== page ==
Chapter 2251 contemplates three parties – a governmental entity, a vendor, and a subcontractor. The governmental entity can be a state agency which includes a board, commission, office, or other agency in the executive branch of the state government or a political subdivision of the state, such as counties, municipalities, public school districts, or special-purpose districts. A “vendor” is a person or entity that supplies goods or services to a governmental entity or another person directed by the entity. In the construction context, a vendor is usually the general contractor. A subcontractor is the person or entity that contracts with the vendor “to work or contribute toward completing work” for a governmental entity.
A governmental entity typically owes payment to a vendor within 30 days of the date it received goods, the vendor performed services, or the date the governmental entity received an invoice for the goods, whichever is later. If the governmental entity is a political subdivision of the state whose governing body meets only once a month or less frequently, it owes payment to a vendor within 45 days instead. A vendor who receives payment from a governmental entity is similarly required to pay, within 10 days of receiving payment, its subcontractors for their shares of the payment received. Subcontractors must then pay their suppliers’ their respective shares of the payment within 10 days of receiving payment from the vendor.
Interest on an unpaid balance begins to accrue on the day after the date payment became due. The applicable interest rate is the rate in effect on September 1st of the fiscal year in which the payment becomes overdue. By statute, the interest rate is determined by a formula of 1 percent plus the prime rate published by the Wall Street Journal on July 1st of the preceding fiscal year. For example, the prime rate as of July 1, 2022, was 4.75 percent. Therefore, any payments that becomes due between September 1, 2022, and August 31, 2023, will accrue interest at 5.74 percent per annum. In a proceeding to collect an unpaid balance or interest due, the prevailing party is entitled to recover its attorney’s fees from the non-prevailing party.
A governmental entity may withhold payment from a vendor if there is a bona fide dispute about the goods or services payment is sought for. The governmental entity must notify its vendor of any error or dispute in an invoice submitted by the vendor for payment within 21 days of the date the governmental entity receives the invoice. The dispute notice must include a detailed statement of the amount of the invoice which is disputed and may not withhold from payments required more than 110 percent of the disputed amount. If the dispute is resolved in favor of the vendor, it is entitled to receive interest on the unpaid balance beginning the date the payment on that balance became due. If the dispute is resolved in favor of the governmental entity, no interest accrues, and the vendor must submit a corrected invoice which becomes due under the timelines a normal payment would be due. If payment of the corrected invoice is not timely paid, the vendor may then be entitled to interest on the unpaid balance of the corrected invoice.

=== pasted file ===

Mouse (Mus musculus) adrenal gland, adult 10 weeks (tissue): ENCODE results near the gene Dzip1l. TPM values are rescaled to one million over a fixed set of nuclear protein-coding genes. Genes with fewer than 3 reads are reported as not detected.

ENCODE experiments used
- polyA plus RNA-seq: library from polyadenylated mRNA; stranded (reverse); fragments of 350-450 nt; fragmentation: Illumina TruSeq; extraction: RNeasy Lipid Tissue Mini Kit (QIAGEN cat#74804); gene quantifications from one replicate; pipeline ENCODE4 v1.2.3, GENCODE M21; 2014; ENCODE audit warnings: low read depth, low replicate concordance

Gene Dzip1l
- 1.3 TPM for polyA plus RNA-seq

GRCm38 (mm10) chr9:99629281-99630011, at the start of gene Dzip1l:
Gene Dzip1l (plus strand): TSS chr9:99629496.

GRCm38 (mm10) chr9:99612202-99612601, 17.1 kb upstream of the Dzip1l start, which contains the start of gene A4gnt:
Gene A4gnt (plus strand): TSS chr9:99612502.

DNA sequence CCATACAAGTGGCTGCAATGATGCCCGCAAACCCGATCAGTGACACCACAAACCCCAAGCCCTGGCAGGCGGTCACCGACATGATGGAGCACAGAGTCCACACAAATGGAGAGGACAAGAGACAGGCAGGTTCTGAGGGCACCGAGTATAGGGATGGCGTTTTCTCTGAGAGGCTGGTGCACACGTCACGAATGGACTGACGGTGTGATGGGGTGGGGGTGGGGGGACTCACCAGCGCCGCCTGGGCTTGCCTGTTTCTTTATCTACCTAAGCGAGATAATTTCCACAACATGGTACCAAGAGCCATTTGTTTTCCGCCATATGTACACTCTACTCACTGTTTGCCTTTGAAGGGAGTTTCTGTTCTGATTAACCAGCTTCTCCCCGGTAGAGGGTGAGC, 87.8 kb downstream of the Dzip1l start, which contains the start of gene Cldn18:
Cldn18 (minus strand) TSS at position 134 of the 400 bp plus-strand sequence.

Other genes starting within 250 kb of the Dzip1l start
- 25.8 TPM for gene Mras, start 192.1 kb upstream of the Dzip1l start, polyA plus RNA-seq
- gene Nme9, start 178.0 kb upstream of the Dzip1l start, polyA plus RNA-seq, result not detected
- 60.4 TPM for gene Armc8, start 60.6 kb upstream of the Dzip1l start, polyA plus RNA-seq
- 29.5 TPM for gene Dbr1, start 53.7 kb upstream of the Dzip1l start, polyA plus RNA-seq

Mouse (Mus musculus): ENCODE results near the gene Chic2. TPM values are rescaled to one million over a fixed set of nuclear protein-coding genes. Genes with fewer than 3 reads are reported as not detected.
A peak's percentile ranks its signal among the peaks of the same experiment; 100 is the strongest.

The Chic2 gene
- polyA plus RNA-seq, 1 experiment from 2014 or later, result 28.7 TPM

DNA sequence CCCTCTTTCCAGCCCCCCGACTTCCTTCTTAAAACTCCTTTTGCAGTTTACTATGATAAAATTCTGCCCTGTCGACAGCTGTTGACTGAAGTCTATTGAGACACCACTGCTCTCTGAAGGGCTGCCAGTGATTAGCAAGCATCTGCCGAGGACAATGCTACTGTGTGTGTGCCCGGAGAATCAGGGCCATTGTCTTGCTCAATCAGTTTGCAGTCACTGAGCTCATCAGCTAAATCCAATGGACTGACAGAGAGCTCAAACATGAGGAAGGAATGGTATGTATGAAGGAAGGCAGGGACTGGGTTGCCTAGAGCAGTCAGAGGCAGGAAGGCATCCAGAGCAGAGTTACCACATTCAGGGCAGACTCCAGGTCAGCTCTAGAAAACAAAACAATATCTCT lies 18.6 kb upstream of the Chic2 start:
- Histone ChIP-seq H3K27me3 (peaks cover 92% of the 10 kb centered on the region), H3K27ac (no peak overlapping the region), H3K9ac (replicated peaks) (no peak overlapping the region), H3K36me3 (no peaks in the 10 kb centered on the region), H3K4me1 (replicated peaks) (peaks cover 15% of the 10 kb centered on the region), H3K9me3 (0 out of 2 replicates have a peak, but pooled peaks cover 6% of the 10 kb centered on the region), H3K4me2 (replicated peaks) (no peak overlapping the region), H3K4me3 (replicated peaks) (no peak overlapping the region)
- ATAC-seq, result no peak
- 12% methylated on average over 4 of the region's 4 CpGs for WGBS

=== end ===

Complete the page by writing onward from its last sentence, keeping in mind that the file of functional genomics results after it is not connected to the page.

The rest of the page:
Non-payment may also give the contractor the right to stop work. Assuming there is no dispute and timely payment is not made, a contractor may suspend performance of its work upon written notice to the governmental entity. The notice must inform the entity that payment has not been received and state the vendor’s intent to suspend performance. For most projects, the vendor may not suspend performance until the 10th day after giving notice of its intent to suspend work. A subcontractor may also suspend performance of its work under its contract with a vendor under similar written notice requirements.
A party that suspends work is not required to supply further labor, services, or material until it is paid its unpaid balance, plus demobilization and remobilization costs, and is not responsible for damages resulting from suspending its work, unless it is notified in writing before suspending work that payment has been made or a bona fide dispute exists. The statute does not allow suspension of work for disputed payments.
Texas Government Code provides rights and remedies which can be a useful tool to ensure timely payment to vendors and gives governmental entities certain protections in the event of a bona fide payment dispute. Before exercising your rights, under Chapter 2251 you should consult with a construction attorney.
Tony Ali is an Associate at Peckar & Abramson, P.C. He can be reached at SAli@pecklaw.com and 713-568-1500.